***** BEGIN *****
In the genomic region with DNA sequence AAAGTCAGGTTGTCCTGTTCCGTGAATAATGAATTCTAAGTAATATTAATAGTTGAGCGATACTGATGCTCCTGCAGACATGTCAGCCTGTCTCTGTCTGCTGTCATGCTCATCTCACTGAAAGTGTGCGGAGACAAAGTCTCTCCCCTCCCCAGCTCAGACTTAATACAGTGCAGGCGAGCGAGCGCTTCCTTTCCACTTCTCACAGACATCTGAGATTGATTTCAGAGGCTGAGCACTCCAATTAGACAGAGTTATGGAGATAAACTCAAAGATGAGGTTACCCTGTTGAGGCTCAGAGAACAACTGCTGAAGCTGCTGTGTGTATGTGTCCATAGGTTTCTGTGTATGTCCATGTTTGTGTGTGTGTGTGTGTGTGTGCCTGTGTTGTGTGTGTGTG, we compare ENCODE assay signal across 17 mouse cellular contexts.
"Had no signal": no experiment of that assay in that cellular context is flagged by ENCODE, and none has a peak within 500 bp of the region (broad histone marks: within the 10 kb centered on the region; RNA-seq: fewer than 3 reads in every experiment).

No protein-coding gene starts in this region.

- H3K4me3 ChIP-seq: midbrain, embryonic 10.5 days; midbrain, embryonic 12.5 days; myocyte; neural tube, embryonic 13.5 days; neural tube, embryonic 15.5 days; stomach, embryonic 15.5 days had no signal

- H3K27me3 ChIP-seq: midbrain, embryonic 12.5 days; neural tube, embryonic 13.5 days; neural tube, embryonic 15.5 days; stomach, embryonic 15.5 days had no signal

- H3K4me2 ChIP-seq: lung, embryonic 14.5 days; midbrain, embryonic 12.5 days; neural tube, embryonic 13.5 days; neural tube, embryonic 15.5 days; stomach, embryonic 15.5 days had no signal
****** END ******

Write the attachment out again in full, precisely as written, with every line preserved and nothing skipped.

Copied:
In the genomic region with DNA sequence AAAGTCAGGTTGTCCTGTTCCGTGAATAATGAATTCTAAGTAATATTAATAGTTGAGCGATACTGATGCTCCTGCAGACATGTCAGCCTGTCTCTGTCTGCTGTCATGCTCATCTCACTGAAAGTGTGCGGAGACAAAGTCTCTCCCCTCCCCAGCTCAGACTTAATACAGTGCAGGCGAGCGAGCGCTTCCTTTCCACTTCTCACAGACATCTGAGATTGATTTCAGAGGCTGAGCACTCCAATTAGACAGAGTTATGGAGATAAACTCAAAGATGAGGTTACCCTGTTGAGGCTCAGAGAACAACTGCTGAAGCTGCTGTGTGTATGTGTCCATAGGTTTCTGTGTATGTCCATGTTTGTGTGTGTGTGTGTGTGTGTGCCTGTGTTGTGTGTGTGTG, we compare ENCODE assay signal across 17 mouse cellular contexts.
"Had no signal": no experiment of that assay in that cellular context is flagged by ENCODE, and none has a peak within 500 bp of the region (broad histone marks: within the 10 kb centered on the region; RNA-seq: fewer than 3 reads in every experiment).

No protein-coding gene starts in this region.

- H3K4me3 ChIP-seq: midbrain, embryonic 10.5 days; midbrain, embryonic 12.5 days; myocyte; neural tube, embryonic 13.5 days; neural tube, embryonic 15.5 days; stomach, embryonic 15.5 days had no signal

- H3K27me3 ChIP-seq: midbrain, embryonic 12.5 days; neural tube, embryonic 13.5 days; neural tube, embryonic 15.5 days; stomach, embryonic 15.5 days had no signal

- H3K4me2 ChIP-seq: lung, embryonic 14.5 days; midbrain, embryonic 12.5 days; neural tube, embryonic 13.5 days; neural tube, embryonic 15.5 days; stomach, embryonic 15.5 days had no signal